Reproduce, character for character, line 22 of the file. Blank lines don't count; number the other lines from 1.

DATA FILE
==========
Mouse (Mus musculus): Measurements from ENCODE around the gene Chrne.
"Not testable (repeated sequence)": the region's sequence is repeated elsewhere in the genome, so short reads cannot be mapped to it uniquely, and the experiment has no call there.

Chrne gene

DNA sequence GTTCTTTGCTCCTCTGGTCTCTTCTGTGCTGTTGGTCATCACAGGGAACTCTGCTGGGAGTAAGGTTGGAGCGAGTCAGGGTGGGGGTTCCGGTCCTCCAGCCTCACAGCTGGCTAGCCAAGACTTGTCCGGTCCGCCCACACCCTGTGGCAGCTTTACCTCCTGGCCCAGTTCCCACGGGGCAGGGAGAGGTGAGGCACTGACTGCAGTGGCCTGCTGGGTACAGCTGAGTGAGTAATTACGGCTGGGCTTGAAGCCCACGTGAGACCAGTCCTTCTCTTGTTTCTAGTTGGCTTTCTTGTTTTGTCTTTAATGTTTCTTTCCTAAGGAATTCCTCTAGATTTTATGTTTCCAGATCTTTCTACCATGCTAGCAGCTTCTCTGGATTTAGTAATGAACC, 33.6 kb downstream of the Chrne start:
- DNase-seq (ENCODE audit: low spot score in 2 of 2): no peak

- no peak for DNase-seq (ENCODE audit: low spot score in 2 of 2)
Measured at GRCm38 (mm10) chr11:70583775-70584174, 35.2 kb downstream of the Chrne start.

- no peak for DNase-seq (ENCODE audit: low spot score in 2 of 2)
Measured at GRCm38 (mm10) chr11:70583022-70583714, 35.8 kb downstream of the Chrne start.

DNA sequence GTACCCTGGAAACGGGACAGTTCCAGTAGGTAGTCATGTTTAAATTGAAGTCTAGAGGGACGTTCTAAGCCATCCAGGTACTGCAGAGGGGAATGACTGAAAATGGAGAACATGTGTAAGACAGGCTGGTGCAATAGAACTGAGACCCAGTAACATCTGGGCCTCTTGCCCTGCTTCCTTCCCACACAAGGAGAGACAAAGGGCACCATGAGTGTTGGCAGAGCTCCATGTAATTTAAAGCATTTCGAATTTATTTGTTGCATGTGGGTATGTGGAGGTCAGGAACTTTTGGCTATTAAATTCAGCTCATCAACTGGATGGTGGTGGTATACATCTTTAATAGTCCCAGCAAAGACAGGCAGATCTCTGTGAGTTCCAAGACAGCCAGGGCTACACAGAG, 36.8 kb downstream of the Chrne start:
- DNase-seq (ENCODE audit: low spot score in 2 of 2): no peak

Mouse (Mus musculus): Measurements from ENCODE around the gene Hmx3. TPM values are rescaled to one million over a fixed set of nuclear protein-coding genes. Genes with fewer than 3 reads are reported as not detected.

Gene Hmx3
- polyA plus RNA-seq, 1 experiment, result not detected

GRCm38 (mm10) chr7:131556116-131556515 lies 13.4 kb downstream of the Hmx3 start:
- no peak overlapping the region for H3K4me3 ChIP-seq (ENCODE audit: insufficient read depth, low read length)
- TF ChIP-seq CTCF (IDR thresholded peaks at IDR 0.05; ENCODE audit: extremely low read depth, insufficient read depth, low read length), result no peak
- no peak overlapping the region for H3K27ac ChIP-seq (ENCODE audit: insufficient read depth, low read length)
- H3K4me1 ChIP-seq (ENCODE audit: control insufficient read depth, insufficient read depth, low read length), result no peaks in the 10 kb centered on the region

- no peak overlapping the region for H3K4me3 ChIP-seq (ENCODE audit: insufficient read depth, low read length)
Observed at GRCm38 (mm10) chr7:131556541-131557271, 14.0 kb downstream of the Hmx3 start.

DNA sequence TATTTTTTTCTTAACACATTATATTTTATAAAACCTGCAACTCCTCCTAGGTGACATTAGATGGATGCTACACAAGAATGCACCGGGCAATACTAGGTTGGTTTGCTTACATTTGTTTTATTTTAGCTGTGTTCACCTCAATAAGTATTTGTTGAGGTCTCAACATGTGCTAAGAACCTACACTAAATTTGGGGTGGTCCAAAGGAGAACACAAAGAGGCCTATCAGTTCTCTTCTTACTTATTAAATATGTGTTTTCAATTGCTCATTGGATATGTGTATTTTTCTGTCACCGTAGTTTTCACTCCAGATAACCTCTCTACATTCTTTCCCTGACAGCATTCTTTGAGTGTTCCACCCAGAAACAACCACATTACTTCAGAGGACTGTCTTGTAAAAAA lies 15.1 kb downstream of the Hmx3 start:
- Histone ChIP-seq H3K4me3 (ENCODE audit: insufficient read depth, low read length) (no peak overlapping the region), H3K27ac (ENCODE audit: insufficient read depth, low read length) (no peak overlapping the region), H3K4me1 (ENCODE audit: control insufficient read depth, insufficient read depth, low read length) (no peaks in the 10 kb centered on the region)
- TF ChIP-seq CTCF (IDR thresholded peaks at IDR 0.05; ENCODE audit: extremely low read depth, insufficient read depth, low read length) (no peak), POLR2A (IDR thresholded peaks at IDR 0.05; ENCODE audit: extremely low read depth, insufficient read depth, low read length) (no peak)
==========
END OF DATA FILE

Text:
DNA sequence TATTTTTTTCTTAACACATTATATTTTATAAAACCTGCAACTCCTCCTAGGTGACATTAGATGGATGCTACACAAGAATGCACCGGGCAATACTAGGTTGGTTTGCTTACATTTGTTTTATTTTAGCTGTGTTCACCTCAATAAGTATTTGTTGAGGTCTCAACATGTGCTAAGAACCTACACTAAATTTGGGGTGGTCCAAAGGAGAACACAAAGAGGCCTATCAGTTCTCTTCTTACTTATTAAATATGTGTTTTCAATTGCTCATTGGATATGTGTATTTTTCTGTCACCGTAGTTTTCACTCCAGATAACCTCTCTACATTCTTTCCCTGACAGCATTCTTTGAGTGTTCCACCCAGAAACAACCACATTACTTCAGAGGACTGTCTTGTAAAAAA lies 15.1 kb downstream of the Hmx3 start: